Nov. 6 (Bloomberg) -- The pound advanced for a third day against the dollar after a government report showed U.K. industrial production increased more in September than economists forecast.
Sterling reached the strongest level in almost five weeks versus the euro after Halifax said British house prices climbed for the ninth month in October, adding to signs the recovery is gaining momentum. The pound will struggle to extend gains after its recent rally, according to Bank of Tokyo-Mitsubishi UFJ Ltd. U.K. government bonds were little changed before the Bank of England announces a policy decision tomorrow.
“There’s capacity to push a bit higher against the dollar,” said Jane Foley, a London-based senior currency strategist at Rabobank International. “There’s so much good news in the price so it will be difficult to sustain gains much above $1.61.”
The pound gained 0.2 percent to $1.6073 at 4:29 p.m. London time after rising to $1.6118, the highest level since Oct. 29. The U.K. currency dropped 0.2 percent to 84.11 pence per euro after appreciating to 83.79 pence, the strongest since Oct. 3.
Sterling has rallied 4 percent in the past six months, the best performer of 10 developed-nation currencies tracked by Bloomberg Correlation-Weighted Indexes. The euro climbed 3.9 percent and the dollar advanced 0.1 percent.
Industrial output jumped 0.9 percent from August, when it fell 1.1 percent, the Office for National Statistics said. The median forecast of economists surveyed by Bloomberg News was for an increase of 0.6 percent. Home values climbed 0.7 percent, the biggest gain in three months, according to Halifax, the mortgage unit of Lloyds Banking Group Plc.
The Bank of England will keep its key interest rate at a record-low 0.5 percent tomorrow and its asset-purchase stimulus target at 375 billion pounds, according to Bloomberg surveys of economists. Governor Mark Carney will present new quarterly forecasts on Nov. 13.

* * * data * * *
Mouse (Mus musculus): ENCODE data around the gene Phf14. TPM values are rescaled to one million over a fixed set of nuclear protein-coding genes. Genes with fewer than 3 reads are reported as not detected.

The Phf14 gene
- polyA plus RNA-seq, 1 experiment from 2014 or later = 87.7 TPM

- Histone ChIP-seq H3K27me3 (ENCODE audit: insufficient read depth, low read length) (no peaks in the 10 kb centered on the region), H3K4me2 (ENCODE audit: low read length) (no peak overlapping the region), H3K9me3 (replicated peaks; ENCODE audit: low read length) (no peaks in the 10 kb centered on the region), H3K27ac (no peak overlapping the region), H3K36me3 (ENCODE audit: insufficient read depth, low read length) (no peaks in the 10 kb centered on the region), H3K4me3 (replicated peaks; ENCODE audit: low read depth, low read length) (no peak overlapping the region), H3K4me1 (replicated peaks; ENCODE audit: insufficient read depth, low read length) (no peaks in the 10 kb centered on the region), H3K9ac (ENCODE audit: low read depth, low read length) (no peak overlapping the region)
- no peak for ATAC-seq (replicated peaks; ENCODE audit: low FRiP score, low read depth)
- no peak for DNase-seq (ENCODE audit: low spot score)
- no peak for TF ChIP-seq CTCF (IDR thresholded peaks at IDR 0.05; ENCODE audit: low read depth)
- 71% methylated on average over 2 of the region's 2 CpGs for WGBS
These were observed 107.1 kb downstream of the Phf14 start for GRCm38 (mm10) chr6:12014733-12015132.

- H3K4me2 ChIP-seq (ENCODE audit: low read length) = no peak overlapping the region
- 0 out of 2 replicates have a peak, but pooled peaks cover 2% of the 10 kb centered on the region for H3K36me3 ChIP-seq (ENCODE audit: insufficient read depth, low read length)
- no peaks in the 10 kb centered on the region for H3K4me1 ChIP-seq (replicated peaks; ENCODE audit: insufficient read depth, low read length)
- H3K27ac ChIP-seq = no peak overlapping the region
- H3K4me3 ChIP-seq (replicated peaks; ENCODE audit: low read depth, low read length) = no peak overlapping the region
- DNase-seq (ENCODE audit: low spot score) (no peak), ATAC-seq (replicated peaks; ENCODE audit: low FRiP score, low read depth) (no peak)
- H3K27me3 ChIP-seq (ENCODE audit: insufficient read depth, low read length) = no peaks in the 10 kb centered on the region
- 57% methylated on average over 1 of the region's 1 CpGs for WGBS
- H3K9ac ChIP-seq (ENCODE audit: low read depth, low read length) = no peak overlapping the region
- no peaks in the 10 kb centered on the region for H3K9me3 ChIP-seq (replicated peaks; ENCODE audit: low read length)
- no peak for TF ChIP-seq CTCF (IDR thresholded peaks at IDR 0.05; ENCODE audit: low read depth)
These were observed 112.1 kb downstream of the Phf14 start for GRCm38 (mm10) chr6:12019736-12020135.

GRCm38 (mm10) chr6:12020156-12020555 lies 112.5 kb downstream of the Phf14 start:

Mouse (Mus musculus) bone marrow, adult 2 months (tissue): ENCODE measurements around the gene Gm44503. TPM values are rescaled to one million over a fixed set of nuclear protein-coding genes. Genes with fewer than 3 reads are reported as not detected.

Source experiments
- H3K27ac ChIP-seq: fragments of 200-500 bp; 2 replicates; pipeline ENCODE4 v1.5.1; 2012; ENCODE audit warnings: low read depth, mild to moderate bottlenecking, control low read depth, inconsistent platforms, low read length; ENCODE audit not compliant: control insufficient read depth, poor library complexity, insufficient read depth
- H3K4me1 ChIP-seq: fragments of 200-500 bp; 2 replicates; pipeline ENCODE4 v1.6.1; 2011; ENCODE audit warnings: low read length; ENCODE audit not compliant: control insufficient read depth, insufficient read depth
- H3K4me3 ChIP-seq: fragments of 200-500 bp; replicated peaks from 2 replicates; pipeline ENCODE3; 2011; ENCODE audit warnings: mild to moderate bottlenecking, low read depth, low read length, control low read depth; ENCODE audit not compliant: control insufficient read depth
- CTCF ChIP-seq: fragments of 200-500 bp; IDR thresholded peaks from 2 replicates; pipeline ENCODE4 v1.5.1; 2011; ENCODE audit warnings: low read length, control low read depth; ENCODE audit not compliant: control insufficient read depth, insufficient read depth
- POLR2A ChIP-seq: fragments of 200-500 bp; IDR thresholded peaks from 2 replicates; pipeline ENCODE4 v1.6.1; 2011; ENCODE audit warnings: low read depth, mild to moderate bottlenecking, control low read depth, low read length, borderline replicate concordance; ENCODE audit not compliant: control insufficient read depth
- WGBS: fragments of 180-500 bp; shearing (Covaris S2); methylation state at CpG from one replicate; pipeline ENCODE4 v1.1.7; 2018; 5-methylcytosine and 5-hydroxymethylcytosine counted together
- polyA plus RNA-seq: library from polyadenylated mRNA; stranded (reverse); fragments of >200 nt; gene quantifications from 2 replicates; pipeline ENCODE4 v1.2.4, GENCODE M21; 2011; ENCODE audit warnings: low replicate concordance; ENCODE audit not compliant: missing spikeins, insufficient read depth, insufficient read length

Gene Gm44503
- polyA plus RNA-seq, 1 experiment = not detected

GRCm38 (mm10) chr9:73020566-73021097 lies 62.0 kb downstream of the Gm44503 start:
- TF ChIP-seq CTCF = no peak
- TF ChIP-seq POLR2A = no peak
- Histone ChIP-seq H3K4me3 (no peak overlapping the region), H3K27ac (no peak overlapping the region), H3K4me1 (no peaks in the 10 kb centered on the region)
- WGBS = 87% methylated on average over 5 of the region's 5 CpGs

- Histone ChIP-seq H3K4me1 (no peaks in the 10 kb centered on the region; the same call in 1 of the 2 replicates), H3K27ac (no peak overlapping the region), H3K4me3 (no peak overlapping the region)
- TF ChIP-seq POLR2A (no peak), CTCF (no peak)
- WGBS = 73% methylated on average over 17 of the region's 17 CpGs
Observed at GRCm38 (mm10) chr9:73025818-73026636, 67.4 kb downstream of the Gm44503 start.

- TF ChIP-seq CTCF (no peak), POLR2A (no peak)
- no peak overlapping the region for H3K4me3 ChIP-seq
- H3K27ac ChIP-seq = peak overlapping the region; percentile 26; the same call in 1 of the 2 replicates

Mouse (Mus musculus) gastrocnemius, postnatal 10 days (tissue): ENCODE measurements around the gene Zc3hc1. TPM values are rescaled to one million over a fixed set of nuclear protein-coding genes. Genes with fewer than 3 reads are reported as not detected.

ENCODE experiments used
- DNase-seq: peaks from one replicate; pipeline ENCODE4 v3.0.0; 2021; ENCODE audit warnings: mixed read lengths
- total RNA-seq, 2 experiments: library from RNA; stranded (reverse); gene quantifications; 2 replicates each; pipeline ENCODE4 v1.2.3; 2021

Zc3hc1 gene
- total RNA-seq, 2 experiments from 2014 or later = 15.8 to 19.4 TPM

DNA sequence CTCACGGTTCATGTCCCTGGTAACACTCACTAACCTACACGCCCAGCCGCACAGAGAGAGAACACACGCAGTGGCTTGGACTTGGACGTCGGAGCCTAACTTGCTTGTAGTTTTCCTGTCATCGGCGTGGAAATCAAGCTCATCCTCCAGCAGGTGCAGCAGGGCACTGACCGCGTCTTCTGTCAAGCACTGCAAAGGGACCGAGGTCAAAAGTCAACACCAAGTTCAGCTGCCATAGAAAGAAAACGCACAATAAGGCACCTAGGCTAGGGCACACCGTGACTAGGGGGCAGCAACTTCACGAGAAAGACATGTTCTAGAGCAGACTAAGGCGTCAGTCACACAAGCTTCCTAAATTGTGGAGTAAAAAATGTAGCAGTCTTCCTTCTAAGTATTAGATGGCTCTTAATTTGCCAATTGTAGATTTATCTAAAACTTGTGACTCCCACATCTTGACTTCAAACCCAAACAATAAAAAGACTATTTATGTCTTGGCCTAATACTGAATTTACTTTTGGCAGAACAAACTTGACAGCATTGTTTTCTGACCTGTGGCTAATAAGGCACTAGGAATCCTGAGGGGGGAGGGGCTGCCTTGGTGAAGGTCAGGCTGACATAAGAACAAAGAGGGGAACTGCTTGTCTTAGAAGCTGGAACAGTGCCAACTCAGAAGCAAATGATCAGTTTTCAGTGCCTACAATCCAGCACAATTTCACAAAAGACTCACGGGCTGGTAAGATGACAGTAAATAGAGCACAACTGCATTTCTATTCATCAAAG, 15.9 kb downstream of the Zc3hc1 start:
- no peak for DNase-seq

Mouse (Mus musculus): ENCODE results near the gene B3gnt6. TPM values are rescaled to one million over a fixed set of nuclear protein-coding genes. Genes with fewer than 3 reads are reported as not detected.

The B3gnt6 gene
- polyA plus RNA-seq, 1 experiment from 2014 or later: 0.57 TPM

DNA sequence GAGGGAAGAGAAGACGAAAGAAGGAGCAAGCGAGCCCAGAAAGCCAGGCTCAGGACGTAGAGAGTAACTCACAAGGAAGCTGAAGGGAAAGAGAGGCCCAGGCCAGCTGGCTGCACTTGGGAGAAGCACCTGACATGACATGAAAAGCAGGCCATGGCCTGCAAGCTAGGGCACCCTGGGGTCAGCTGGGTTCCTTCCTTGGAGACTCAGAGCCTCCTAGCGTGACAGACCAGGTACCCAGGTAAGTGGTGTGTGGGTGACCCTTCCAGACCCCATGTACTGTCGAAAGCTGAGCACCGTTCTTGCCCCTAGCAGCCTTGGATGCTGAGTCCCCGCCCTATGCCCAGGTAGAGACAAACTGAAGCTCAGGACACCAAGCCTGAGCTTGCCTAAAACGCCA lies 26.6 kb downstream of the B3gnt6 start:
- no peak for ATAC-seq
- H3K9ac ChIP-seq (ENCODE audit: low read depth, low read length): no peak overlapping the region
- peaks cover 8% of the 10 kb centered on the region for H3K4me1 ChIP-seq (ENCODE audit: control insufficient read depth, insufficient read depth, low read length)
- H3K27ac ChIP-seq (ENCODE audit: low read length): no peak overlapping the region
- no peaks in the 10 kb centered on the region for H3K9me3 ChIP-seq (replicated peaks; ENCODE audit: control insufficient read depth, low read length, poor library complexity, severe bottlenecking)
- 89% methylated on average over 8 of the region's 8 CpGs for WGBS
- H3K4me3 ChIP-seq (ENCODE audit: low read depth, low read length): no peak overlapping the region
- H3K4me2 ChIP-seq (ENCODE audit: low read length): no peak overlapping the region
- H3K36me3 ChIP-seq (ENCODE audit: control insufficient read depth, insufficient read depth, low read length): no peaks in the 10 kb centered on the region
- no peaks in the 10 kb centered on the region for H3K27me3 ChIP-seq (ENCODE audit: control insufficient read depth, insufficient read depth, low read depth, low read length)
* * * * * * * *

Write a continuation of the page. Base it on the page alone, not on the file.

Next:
The central bank is likely to raise its estimate for this year’s economic product growth toward 1.6 percent from 1.3 percent, Lee Hardman, a currency strategist at Bank of Tokyo-Mitsubishi UFJ in London, wrote in a note to clients.
“The pound has outperformed,” Hardman wrote. “However with the first BOE rate hike still appearing some way off, the pound will still likely struggle to strengthen materially in the near term.”
The U.K. outlook has “improved substantially,” the European Commission said yesterday. The Brussels-based group said gross domestic product will grow 1.3 percent this year and 2.2 percent next year, more than it previously projected.
The benchmark 10-year gilt yield was at 2.71 percent after rising to 2.74 percent yesterday, the highest since Oct. 22. The price of the 2.25 percent bond due in September 2023 was 96.02.
Ten-year yields will climb to 2.90 percent by year-end, according to the median estimate in a Bloomberg survey of 26 analysts. The median was 2.75 percent in September.
Gilts handed investors a loss of 2.8 percent this year through yesterday, according to Bloomberg World Bond Indexes. Treasuries fell 2.4 percent and German bonds slid 1.3 percent.
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